[newsimage]http://static.rankone.nl/images_posts/2010/11/XMcKL6.jpg[/newsimage]As part of the recent net neutrality debate, internet service providers want to start charging content providers a premium in order to have priority access to subscriber traffic. ISPs claim that they need to begin charging for this priority access in order to ensure their future financial solvency, but some industry experts argue that it may actually lead to their demise. Read the full article here: [http://www.myce.com/news/internet-priority-access-deals-are-a-dangerous-delusion-36842/](http://www.myce.com/news/internet-priority-access-deals-are-a-dangerous-delusion-36842/) Please note that the reactions from the complete site will be synched below.
So … to get your corporation priority bandwidth to gain greater visibility, you pay a premium …
Eventually, this premium becomes the defacto standard … and then there will be a premium premium … which becomes the defacto standard … and then so-on and so forth, until eventually any internet presence will be prohibitively expensive for everyone
Of course, all these costs are passed on to consumers of the corporations products
This works great as a distribution model whereby the ISPs/Backbone companies channel huge amounts of cash into their investors pockets, at the expense of everyone, while expending no capital towards improving their service, ie expanding bandwidth, infrastructure or efficiency.
It really does not matter at all.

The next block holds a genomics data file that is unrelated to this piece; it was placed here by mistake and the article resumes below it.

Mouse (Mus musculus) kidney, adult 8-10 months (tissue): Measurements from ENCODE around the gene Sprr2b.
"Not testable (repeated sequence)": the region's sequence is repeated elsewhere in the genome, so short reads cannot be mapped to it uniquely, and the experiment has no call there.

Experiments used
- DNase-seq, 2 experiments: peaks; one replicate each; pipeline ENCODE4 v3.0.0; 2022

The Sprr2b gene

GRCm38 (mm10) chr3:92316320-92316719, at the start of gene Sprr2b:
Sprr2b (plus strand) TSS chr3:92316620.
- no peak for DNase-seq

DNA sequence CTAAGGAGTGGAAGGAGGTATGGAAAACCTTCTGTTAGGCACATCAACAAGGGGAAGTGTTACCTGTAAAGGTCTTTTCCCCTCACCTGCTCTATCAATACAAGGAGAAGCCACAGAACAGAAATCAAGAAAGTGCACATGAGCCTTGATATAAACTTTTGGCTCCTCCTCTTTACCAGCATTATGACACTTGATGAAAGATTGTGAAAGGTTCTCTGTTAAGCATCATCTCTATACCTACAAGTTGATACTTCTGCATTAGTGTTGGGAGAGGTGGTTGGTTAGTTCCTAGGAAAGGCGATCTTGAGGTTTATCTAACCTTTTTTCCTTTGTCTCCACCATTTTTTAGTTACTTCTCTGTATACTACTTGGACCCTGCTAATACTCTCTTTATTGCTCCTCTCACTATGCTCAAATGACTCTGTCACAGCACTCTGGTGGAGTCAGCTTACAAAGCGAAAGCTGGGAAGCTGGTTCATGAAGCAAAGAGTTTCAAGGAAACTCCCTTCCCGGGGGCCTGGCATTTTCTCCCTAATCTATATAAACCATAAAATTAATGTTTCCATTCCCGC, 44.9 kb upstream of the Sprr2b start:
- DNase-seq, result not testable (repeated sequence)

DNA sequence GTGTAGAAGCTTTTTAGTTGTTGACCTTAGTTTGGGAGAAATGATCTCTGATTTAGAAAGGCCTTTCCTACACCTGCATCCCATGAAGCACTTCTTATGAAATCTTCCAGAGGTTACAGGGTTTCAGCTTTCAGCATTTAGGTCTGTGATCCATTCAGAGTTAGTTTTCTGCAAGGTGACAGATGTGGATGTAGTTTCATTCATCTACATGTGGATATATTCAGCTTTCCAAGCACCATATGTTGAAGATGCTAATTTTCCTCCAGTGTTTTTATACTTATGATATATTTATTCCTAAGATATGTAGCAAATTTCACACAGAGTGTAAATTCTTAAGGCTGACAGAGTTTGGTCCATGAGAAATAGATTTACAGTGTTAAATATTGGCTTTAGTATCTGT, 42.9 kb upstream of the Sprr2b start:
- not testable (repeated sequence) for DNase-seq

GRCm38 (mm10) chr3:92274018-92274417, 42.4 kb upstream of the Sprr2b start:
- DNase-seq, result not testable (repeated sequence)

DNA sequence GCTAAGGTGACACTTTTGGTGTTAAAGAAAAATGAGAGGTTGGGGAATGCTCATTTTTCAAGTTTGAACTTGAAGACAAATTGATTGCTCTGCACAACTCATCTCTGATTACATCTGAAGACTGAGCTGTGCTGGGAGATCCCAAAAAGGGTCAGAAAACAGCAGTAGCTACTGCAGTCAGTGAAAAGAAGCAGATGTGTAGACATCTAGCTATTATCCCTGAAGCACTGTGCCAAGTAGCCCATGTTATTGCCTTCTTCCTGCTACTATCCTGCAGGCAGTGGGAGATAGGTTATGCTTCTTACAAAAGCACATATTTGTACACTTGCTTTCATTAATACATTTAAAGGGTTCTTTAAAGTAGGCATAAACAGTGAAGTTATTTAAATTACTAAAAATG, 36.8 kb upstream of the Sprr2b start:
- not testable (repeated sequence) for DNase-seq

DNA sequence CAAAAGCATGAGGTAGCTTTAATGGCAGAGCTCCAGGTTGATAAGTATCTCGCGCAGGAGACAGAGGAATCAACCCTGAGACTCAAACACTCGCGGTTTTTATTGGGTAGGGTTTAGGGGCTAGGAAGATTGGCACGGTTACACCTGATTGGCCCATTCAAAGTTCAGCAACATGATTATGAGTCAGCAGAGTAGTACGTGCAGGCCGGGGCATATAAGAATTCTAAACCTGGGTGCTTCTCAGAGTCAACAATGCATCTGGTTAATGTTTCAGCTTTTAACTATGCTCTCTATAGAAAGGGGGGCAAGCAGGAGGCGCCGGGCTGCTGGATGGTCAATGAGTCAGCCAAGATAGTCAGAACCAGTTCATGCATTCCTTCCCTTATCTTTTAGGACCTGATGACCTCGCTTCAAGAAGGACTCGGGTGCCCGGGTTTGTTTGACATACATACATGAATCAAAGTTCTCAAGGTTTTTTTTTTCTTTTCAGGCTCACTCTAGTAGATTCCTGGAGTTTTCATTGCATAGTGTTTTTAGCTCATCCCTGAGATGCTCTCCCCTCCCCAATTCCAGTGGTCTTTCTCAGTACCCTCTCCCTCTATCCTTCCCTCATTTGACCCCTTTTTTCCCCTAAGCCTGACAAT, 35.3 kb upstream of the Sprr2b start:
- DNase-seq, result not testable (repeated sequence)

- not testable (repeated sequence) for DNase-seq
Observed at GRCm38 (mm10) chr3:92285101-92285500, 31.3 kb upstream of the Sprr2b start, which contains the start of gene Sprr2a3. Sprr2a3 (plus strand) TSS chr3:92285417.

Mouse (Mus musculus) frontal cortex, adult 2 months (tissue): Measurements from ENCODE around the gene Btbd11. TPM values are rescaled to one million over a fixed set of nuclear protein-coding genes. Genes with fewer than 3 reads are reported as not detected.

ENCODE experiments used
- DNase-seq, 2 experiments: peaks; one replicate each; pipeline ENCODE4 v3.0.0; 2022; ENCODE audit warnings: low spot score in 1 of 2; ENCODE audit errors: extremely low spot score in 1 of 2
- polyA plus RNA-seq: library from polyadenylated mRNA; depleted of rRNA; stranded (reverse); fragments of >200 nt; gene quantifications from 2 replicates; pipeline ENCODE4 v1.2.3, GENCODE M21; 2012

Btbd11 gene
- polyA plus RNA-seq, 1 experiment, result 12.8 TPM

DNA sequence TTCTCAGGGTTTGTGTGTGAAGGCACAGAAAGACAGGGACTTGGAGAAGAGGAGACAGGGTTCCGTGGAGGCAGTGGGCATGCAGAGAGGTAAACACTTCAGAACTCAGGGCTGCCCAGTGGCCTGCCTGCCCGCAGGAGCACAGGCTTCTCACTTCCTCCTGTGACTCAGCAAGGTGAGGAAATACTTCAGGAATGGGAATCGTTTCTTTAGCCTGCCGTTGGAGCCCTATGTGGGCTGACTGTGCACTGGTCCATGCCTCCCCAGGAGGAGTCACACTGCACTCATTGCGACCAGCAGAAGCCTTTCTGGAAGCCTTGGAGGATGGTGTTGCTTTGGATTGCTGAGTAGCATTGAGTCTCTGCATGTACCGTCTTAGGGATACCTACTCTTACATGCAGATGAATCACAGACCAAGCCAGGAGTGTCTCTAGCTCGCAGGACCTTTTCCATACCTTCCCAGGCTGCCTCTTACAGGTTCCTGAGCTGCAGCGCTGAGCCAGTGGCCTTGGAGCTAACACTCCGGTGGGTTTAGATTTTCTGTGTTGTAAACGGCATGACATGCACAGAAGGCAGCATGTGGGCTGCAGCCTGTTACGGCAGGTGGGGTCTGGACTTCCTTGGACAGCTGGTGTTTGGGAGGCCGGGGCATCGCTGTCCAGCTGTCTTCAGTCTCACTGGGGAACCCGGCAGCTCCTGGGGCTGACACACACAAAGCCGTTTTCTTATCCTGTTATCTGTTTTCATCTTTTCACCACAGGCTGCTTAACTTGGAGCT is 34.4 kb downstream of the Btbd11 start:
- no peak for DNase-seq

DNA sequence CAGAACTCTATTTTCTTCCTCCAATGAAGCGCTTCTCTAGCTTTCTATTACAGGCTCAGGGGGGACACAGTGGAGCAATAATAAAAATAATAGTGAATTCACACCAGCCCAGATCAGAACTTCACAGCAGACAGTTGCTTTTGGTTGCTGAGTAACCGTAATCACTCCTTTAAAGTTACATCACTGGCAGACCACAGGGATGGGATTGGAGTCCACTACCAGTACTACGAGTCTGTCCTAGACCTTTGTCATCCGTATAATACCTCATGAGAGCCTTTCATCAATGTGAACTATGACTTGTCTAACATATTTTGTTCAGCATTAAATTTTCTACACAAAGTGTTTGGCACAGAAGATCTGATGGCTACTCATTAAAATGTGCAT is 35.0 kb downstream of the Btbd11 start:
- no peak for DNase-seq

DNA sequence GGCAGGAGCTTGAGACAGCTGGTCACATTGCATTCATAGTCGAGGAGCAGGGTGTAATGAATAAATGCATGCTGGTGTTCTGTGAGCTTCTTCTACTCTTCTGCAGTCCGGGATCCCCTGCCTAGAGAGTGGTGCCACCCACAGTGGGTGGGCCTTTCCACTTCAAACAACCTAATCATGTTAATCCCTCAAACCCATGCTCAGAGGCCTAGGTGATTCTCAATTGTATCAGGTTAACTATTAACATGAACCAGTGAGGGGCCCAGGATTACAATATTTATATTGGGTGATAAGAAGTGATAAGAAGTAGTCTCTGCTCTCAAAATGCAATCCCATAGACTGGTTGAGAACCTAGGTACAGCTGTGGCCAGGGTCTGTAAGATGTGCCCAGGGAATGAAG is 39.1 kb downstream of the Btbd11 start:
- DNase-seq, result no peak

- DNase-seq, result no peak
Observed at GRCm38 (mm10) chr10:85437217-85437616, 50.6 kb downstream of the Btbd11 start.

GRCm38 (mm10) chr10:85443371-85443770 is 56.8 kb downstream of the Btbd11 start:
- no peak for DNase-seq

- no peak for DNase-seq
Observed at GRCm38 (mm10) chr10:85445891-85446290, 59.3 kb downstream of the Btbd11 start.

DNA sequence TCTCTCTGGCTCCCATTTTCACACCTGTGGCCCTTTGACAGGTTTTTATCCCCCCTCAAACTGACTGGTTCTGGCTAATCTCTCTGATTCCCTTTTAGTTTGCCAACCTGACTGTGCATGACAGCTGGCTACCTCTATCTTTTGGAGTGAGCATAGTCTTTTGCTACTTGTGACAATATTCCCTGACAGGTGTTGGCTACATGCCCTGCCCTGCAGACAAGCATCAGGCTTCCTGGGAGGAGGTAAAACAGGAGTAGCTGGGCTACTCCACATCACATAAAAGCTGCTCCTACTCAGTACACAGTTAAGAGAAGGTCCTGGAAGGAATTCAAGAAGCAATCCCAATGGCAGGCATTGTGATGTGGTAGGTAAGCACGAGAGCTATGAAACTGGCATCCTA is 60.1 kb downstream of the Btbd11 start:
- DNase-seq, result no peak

Imagine a 100MBit connection costing about $200/month. That’s fun for a company, even more awesome for a consumer. I can have one awesome connection to a site that is protected by source connections. Example: no download managers allowed, one download pipe per ip address.
But if 10 x 10Mbit would cost about the same (10 x $20), i’d rather have 10 x 10Mbit! It gives me 10 times more access points to distribute data to. I can prioritize the data myself depending on my needs. I can also throw out all download managers, since i can have 10 seperate connections (i got 10 ip’s!)
Hopefully it doesn’t go like the way Eircom has been doing here in Ireland. Here, they seem to have their lower end connections (1Mb / 3Mb / 7.6Mb) on one line and their higher end connections (12Mb / 24Mb) on another line. I noticed this at work, where we had a 7.6Mb connection and found that in the afternoon, the actual throughput was at best ~2Mb and typically ~500kbps on speed tests . When I would complain, they would blame our equipment, router, PC, fax machine, too many users downloading at our premises, etc. The same was with one of my colleagues connected to this same exchange. We had our work connection upgraded to 12Mb as we needed a faster uplink and to our surprise, we get a constant ~10Mb in speed tests since the upgrade, yet my colleague who still has the slower DSL connection at home still gets crippled performance in the afternoon and evenings.
[QUOTE=debro;2558557]Eventually, this premium becomes the defacto standard … and then there will be a premium premium … which becomes the defacto standard … and then so-on and so forth, until eventually any internet presence will be prohibitively expensive for everyone [/QUOTE]
I remember this is exactly how it went when I had Satellite Internet access before DSL came to my area. With the standard access, I had something like a 500MB (yes MB) monthly allowance with one provider and if I was online at peak time, it was often quicker to use my 56k modem than the satellite connection. They had various premium levels which they called gears and well outside of what I could afford. E.g. Gear 2 had traffic priority over users on Gear 1, Gear 3 had even higher priority and the same up to Gear 5, which had an insane running cost, but I’m sure would have been fast for anyone with a deep pocket.
In the UK it’s recently been anounced by our shitty government that net neutraility is a pipe dream and they don’t give a damn about the public.